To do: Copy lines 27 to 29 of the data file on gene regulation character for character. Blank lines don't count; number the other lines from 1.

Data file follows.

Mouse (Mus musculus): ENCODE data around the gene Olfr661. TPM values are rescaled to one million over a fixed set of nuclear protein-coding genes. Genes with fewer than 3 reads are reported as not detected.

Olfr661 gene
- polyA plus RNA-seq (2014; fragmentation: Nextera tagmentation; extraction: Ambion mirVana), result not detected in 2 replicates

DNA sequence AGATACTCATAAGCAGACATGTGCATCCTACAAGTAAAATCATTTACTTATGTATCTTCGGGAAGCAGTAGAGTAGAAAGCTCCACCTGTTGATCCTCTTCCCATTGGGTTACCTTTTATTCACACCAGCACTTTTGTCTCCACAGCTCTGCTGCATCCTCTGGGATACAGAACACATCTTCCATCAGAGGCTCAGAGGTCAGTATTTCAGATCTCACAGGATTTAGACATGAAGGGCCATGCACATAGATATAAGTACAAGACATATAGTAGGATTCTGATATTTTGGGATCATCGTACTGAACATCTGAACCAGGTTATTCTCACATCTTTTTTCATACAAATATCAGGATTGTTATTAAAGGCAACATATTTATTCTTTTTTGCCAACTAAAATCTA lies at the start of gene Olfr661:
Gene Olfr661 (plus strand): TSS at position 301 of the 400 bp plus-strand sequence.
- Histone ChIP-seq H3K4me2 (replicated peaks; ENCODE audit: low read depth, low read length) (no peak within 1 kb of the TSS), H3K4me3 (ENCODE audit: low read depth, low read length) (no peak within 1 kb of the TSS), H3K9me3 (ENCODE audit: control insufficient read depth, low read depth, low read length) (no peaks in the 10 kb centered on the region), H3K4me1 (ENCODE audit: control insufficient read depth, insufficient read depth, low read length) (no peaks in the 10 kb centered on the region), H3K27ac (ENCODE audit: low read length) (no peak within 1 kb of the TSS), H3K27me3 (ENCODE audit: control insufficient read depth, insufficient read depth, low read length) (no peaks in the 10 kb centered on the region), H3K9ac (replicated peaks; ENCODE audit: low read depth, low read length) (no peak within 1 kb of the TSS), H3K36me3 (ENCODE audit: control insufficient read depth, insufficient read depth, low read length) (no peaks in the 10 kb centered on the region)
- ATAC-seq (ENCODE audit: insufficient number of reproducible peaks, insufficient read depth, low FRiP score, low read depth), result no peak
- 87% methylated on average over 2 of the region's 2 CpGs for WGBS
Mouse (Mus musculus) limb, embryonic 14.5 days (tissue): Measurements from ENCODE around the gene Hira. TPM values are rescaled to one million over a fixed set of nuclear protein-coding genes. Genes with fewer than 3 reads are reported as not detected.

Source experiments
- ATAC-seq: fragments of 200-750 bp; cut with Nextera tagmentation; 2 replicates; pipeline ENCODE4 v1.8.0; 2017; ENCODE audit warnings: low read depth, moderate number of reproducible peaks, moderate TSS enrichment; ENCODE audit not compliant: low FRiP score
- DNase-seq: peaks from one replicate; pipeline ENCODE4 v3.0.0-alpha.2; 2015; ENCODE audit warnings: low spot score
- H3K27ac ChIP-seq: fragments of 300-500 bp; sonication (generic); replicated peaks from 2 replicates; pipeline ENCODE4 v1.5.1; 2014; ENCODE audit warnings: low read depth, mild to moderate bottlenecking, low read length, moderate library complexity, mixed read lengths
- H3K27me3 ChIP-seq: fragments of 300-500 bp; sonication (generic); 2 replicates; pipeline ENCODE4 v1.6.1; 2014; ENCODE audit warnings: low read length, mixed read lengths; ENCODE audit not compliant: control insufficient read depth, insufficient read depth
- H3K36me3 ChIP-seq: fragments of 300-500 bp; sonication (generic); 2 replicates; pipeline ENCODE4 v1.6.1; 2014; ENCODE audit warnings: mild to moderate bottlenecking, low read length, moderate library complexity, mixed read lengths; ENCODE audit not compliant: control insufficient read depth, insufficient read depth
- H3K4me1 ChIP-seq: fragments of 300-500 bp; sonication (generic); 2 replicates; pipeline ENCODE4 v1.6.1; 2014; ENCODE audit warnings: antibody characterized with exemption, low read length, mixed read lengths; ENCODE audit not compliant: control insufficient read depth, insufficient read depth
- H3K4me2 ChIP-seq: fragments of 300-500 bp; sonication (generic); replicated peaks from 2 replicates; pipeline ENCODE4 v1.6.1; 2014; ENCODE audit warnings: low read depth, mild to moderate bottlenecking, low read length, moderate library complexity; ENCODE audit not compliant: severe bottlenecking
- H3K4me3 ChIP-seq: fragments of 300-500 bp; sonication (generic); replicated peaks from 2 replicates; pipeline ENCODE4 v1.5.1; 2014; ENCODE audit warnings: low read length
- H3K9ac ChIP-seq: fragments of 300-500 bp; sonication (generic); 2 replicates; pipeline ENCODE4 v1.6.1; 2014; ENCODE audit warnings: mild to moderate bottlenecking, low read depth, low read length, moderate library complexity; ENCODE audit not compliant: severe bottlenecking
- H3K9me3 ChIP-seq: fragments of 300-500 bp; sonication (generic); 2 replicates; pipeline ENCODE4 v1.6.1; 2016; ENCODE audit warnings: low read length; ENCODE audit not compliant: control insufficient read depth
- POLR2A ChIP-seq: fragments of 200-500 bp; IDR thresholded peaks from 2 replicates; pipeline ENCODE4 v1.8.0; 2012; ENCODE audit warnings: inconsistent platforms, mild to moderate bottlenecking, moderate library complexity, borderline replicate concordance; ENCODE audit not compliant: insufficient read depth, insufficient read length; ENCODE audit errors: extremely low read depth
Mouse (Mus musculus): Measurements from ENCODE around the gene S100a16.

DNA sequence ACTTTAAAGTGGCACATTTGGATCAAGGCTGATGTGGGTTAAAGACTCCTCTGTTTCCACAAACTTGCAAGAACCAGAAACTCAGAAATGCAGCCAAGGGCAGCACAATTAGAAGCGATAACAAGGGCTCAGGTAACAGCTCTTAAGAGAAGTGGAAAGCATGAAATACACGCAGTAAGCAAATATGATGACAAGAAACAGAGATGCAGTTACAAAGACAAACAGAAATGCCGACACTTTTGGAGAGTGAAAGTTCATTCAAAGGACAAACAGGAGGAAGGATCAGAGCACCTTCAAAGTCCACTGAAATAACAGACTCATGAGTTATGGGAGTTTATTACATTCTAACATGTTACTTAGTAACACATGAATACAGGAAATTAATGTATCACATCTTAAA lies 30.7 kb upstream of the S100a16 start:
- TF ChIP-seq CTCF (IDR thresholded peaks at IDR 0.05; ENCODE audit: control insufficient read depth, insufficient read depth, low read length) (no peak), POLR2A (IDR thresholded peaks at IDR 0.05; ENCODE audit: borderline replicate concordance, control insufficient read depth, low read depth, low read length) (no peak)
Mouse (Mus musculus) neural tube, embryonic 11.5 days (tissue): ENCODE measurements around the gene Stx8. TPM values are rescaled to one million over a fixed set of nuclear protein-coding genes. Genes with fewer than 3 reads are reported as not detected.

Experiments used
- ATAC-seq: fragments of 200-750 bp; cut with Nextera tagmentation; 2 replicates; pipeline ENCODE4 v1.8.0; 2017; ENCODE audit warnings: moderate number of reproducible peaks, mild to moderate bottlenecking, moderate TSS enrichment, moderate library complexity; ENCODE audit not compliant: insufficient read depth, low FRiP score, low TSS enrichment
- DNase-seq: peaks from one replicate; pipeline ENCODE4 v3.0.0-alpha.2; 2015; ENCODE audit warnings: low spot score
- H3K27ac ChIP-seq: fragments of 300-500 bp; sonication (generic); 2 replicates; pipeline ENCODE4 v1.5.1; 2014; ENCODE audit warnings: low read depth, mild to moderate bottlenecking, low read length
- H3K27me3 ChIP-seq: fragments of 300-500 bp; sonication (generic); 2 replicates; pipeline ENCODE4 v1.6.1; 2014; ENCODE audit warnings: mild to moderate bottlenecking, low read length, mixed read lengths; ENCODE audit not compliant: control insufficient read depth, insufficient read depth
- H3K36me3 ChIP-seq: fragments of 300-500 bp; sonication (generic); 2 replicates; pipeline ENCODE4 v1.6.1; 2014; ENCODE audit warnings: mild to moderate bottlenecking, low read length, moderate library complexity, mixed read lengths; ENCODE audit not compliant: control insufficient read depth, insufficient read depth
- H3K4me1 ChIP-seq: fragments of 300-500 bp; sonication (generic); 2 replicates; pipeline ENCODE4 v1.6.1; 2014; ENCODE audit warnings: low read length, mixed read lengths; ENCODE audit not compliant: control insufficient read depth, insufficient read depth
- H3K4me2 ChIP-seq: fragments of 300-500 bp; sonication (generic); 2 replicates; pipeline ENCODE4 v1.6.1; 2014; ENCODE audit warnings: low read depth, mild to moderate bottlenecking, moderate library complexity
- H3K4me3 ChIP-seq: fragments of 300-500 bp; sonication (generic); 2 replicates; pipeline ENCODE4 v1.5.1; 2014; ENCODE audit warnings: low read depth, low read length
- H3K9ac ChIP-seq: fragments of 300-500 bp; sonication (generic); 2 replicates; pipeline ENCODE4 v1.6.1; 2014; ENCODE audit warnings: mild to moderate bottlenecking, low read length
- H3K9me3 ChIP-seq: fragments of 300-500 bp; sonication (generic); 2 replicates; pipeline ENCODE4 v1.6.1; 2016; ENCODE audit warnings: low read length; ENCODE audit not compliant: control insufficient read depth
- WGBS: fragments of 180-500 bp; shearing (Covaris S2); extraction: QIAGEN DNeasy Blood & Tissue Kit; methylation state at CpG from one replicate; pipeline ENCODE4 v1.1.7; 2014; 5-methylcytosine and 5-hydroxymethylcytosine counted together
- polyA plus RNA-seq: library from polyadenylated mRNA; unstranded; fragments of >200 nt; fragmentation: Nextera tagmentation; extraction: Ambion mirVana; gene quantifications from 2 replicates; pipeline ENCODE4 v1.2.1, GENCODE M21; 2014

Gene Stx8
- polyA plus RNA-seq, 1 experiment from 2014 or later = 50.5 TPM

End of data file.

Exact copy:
- ATAC-seq: fragments of 200-750 bp; cut with Nextera tagmentation; 2 replicates; pipeline ENCODE4 v1.8.0; 2017; ENCODE audit warnings: moderate number of reproducible peaks, mild to moderate bottlenecking, moderate TSS enrichment, moderate library complexity; ENCODE audit not compliant: insufficient read depth, low FRiP score, low TSS enrichment
- DNase-seq: peaks from one replicate; pipeline ENCODE4 v3.0.0-alpha.2; 2015; ENCODE audit warnings: low spot score
- H3K27ac ChIP-seq: fragments of 300-500 bp; sonication (generic); 2 replicates; pipeline ENCODE4 v1.5.1; 2014; ENCODE audit warnings: low read depth, mild to moderate bottlenecking, low read length